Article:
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In the Matter of Charlene Skipwith
Caption: In the Matter of Charlene Skipwith, Sheldon Rector, Children Twelve Years of Age was a 1958 family court case in which the parents of children participating in the “Harlem Nine” boycott were charged with neglect by the Board of Education. The judge ruled in favor of the parents.Read plain text of document
On October 28, 1958, in two separate cases, the Board of Education charged the “Harlem Nine” parents with violating the state law requiring parents to send their children to school. Judge Nathaniel Kaplan was the presiding family court judge in the case involving four of the parents. He found them guilty of violating the law.1 But less than two weeks later, two of the parents had their case heard by a different judge. Judge Justine Polier dismissed the charges against the parents in her courtroom.
During the trial, the parents explained that they had kept their children out of school because of the unequal conditions. The parents presented data that documented the conditions in their schools. As the parents’ attorneys argued, these patterns were common in schools serving a majority of Black and Puerto Rican students in New York City, and much less common for schools serving white students.
In her opinion, Judge Polier agreed with the boycotting parents. She wrote that their children were receiving “inferior educational opportunities in those schools by reason of racial discrimination.” Therefore, she ruled that the parents were not in violation of the state’s compulsory education law. If the Board of Education provided unequal and discriminatory education in its schools, it could not require children to attend them.
Judge Polier repeated the Board’s assertion that the segregation in New York City schools was “de facto” in nature, the result of housing patterns and not the result of any wrongdoing on behalf of the Board. Nonetheless, she ruled that the Board had the legal responsibility to operate integrated schools and that they had the power to distribute qualified teachers fairly across the city’s schools.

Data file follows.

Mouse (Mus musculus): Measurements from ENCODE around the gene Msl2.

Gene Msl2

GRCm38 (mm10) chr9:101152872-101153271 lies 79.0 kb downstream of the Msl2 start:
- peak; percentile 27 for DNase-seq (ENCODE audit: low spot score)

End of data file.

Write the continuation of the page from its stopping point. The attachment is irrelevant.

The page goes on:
After Judge Polier’s ruling, the Board of Education agreed to transfer the children of the “Harlem Nine” to different schools that their parents thought offered better opportunities. However, segregation continued for most children in Harlem schools.2
“4 Mothers Guilty in School Boycott,” New York Times, December 4, 1958. ↩︎
Adina Back, “‘Exposing the ‘Whole Segregation Myth’: The Harlem Nine and New York City’s School Desegregation Battles,” in Freedom North: Black Freedom Struggles Outside the South, 1940-1980, ed. Jeanne Theoharis and Komozi Woodard (New York: Palgrave Macmillan, 2003), 65-91. ↩︎
Date: Dec 15, 1958
Creator: Matter of Skipwith, 14 Misc. 2d 325, 180 N.Y.S.2d 852 (N.Y. Dom. Rel. Ct. 1958)
Source: Matter of Skipwith, 14 Misc. 2d 325, 180 N.Y.S.2d 852 (N.Y. Dom. Rel. Ct. 1958)
Copyright: Public domain
How to cite: “In the matter of Charlene Skipwith,” in New York City Civil Rights History Project, Accessed: [Month Day, Year], https://nyccivilrightshistory.org/topics/black-latina-women/harlem-nine/matter-of-skipwith.
- What evidence do the parents offer to show that their children’s schools were unequal?
- How does Judge Polier explain her decision in favor of the Harlem parents?
- Why does Judge Polier say that the Board of Education is responsible for desegregating schools?